The Hamar are a people who reside in the Omo Valley, in the Southern Omo Zone, close to the Kenyan border. Another way to spell their name is Hamer. The southern region of the Omo Valley is referred to as the “poisoned paradise” because, despite its picturesque terrain, it has an unfavorable climate that is simply too hot and dry for extended life. People over 45 are uncommon in this area, which is not surprising. There are roughly 50,000 members of this rural, semi-nomadic group.
With nearby populations like the Tsamai, Aari, Banna, and Bashada, the Hamar share customs and ceremonies. One of these customs is known as “jumping over the bull.” A young man must clear hurdles selected by the girl’s family in order to marry the girl of his choosing. He must leap over them twice in each direction, four times total. His friends—the “maz”—those who have completed the feat successfully in the past lend a hand.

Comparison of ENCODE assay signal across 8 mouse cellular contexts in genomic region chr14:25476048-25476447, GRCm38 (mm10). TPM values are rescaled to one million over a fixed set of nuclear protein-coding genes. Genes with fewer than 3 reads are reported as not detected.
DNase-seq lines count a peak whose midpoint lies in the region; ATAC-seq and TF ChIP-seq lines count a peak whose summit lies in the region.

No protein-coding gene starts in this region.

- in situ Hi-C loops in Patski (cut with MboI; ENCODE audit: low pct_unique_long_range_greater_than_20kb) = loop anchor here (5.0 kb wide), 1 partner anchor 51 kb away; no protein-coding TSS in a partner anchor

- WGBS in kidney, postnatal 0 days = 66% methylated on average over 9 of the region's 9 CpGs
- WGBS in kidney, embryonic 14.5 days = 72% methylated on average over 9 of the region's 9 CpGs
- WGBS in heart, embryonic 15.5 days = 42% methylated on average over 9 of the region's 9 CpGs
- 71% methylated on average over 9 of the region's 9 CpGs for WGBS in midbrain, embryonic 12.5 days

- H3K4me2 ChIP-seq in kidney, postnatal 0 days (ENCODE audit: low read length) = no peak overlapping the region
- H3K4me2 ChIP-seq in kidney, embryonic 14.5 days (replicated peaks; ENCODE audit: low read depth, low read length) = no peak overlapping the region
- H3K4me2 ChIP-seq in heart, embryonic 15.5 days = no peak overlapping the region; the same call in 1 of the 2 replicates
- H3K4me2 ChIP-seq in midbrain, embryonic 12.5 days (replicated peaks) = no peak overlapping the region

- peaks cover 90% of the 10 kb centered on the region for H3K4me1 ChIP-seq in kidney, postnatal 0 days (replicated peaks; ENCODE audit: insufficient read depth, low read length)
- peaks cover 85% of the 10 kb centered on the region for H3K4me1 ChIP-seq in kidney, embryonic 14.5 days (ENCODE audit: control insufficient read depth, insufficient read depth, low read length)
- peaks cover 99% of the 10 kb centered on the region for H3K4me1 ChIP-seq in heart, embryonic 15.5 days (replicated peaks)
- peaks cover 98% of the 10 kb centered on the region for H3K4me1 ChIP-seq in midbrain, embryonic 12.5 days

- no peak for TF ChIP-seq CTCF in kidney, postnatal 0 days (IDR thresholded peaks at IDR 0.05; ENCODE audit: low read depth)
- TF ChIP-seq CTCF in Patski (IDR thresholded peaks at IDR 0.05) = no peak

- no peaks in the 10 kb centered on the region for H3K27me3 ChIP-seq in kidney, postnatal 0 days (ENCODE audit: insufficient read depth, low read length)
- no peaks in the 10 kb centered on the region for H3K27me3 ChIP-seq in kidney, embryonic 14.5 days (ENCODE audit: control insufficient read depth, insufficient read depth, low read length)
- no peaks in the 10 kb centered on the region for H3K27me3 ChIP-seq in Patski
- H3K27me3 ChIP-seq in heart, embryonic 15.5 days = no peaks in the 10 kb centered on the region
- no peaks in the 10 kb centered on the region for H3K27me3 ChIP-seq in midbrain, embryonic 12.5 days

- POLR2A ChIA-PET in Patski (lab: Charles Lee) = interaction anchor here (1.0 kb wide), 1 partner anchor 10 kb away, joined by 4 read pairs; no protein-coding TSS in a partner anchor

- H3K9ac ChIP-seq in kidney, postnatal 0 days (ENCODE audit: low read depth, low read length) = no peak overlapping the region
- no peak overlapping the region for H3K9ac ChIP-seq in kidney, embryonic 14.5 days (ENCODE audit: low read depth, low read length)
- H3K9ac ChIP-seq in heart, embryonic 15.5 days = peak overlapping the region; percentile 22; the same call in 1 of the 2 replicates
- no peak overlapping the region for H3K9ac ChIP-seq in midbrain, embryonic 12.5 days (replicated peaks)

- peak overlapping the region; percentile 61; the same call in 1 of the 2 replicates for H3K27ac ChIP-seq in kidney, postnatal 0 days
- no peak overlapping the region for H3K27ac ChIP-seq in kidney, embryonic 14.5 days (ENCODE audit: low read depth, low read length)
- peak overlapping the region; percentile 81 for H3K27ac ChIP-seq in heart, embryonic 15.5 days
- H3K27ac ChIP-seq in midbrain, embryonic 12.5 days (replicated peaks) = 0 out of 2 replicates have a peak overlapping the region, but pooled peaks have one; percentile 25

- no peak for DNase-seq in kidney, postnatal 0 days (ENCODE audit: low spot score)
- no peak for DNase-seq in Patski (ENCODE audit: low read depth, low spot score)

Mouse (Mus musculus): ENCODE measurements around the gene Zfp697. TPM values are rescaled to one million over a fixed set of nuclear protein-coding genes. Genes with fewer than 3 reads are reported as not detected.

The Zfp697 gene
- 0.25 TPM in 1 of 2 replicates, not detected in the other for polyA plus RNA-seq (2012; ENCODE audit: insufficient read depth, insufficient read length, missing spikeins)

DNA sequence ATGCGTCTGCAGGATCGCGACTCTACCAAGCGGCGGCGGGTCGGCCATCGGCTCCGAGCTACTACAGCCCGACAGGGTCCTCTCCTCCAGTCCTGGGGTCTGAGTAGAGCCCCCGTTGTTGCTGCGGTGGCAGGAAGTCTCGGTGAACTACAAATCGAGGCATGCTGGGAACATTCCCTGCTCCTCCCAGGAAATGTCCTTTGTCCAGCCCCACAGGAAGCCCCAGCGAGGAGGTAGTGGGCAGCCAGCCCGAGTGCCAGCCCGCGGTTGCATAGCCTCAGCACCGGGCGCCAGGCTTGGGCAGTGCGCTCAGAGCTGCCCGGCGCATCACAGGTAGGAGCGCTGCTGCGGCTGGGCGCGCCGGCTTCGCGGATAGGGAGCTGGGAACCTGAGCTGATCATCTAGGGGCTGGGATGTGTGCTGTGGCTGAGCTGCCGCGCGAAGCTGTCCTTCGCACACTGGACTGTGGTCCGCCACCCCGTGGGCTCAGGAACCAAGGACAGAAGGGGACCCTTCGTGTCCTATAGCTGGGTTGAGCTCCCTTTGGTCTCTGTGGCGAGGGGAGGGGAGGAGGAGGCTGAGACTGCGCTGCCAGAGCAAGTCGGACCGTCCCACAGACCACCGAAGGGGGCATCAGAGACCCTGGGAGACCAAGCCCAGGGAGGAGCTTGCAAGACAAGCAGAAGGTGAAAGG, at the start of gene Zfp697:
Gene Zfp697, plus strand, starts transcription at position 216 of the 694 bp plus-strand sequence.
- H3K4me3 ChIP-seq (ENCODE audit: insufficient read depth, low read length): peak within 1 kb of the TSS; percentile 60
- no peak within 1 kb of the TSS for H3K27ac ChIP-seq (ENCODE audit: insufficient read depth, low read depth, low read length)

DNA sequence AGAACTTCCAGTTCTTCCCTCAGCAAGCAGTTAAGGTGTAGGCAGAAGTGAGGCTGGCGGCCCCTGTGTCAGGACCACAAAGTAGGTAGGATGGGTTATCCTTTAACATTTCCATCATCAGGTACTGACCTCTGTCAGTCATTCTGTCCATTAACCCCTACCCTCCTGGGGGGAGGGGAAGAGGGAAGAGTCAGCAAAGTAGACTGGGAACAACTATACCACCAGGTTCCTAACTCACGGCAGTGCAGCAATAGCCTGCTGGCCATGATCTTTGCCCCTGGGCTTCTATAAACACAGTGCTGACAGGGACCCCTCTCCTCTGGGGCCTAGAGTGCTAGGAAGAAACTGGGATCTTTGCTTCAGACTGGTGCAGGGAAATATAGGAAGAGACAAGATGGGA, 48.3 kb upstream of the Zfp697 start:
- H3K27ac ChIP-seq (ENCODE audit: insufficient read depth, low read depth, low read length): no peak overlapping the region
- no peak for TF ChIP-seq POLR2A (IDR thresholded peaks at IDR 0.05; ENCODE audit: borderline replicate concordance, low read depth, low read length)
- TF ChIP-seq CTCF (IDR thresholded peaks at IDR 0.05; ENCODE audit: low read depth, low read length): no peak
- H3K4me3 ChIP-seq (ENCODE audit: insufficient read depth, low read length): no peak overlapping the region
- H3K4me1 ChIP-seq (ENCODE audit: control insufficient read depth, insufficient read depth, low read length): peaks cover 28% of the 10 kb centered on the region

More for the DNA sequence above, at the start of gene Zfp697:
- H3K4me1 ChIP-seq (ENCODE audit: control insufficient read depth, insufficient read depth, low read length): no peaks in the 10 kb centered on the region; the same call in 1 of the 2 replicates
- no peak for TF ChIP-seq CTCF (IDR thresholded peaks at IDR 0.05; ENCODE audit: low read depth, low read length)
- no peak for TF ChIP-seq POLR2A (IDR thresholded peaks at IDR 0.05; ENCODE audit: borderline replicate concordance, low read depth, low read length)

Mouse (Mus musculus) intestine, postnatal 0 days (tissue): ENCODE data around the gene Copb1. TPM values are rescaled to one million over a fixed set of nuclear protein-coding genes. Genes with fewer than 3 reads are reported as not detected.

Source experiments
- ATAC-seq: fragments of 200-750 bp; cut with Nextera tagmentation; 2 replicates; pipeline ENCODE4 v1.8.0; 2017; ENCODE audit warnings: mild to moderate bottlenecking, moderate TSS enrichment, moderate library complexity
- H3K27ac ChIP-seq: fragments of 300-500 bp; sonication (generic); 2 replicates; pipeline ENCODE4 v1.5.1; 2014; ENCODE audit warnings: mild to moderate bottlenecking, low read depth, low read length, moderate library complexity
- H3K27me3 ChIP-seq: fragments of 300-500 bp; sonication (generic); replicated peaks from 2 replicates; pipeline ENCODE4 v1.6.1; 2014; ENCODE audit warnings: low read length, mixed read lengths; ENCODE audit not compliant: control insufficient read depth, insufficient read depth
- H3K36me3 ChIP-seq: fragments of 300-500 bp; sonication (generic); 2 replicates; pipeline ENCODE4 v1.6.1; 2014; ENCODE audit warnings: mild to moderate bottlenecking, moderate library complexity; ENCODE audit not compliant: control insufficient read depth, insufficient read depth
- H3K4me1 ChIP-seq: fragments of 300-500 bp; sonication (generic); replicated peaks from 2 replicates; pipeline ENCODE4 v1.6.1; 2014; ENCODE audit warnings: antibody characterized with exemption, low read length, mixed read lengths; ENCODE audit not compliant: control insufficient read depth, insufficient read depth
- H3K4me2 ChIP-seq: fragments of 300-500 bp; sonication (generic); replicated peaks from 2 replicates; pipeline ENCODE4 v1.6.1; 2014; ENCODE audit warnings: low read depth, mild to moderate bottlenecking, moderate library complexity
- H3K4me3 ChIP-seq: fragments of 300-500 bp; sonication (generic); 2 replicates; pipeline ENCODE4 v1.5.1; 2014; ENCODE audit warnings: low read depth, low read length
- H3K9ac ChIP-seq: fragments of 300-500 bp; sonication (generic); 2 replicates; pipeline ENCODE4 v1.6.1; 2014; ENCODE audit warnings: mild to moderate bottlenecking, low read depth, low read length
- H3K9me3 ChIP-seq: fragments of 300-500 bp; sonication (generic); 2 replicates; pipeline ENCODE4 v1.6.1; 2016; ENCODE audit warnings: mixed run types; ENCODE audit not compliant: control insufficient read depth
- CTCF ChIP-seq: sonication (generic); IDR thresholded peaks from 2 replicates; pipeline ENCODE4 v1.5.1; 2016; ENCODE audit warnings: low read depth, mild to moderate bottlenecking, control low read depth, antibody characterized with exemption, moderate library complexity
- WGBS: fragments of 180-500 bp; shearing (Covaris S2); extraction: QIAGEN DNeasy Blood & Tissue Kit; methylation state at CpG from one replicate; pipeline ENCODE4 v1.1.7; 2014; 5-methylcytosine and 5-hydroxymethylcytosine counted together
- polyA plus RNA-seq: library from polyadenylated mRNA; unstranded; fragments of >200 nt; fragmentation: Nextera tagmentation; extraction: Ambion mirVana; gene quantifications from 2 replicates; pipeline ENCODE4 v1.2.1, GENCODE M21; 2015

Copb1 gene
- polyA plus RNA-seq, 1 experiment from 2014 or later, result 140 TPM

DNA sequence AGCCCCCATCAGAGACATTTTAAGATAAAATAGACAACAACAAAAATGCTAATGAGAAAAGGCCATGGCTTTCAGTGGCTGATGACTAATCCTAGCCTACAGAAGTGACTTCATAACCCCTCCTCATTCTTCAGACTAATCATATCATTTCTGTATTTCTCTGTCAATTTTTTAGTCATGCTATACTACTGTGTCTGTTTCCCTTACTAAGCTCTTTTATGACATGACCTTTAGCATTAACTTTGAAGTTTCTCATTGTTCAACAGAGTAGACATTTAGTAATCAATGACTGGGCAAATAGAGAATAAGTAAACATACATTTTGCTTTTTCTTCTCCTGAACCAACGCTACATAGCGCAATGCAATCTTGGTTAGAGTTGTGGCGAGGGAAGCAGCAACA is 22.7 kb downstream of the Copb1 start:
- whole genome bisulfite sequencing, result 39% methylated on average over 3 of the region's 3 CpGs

The young candidate is kept from falling as they (attempt to) hold the cow. If the jumper doesn’t succeed, it’s viewed as a terrible omen, and he’ll get another opportunity a year from now. In the event of his failure, the populace frequently accuses the wind, and they frequently give the would-be groom a second try. If the prospective groom is successful, he might be able to keep the bride in exchange for giving her family animals. The engaged couple will exchange blood and milk for two months (the milk is made by mixing the cow’s blood with it). A powerful, affluent man is allowed to wed up to four women.